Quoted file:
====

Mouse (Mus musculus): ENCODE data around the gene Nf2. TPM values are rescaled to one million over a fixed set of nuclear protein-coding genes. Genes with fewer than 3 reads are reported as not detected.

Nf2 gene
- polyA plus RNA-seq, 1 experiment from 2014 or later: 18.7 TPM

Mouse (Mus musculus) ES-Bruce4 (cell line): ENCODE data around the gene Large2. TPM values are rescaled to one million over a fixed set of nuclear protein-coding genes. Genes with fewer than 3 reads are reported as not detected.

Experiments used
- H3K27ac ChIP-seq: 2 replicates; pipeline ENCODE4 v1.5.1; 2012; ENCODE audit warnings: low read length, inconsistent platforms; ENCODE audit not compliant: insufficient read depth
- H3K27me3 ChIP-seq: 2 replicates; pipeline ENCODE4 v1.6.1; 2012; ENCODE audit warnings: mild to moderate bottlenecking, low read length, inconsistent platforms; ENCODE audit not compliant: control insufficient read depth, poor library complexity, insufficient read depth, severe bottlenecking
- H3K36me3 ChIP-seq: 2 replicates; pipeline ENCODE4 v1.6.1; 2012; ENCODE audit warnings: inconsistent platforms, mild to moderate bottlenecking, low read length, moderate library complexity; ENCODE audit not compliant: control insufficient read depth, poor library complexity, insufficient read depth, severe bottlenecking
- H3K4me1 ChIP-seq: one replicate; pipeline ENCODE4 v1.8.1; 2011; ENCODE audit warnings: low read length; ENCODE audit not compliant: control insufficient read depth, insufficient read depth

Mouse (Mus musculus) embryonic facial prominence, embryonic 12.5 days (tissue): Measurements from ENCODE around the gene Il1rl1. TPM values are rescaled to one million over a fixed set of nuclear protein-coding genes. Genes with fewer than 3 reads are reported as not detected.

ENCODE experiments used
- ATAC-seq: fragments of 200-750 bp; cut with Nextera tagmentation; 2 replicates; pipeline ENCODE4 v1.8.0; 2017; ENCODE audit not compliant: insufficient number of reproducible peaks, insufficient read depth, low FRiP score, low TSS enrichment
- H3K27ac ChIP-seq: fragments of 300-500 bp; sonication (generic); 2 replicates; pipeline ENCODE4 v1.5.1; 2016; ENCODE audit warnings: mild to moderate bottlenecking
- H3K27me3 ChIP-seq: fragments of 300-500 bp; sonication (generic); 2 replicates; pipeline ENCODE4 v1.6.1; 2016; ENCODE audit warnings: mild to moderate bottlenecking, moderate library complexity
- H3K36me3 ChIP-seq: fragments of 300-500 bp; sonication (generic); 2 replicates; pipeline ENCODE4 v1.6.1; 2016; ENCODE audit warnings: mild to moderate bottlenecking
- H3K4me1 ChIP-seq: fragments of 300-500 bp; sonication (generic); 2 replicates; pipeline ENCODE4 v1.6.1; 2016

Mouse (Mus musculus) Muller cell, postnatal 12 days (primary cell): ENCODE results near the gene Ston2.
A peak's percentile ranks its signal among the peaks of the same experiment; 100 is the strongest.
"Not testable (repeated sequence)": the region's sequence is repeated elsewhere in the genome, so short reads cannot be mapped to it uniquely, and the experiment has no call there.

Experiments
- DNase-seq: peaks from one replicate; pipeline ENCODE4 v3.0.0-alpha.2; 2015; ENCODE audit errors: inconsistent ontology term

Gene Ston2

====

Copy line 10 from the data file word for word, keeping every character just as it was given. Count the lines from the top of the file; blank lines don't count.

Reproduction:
Mouse (Mus musculus) embryonic facial prominence, embryonic 12.5 days (tissue): Measurements from ENCODE around the gene Il1rl1. TPM values are rescaled to one million over a fixed set of nuclear protein-coding genes. Genes with fewer than 3 reads are reported as not detected.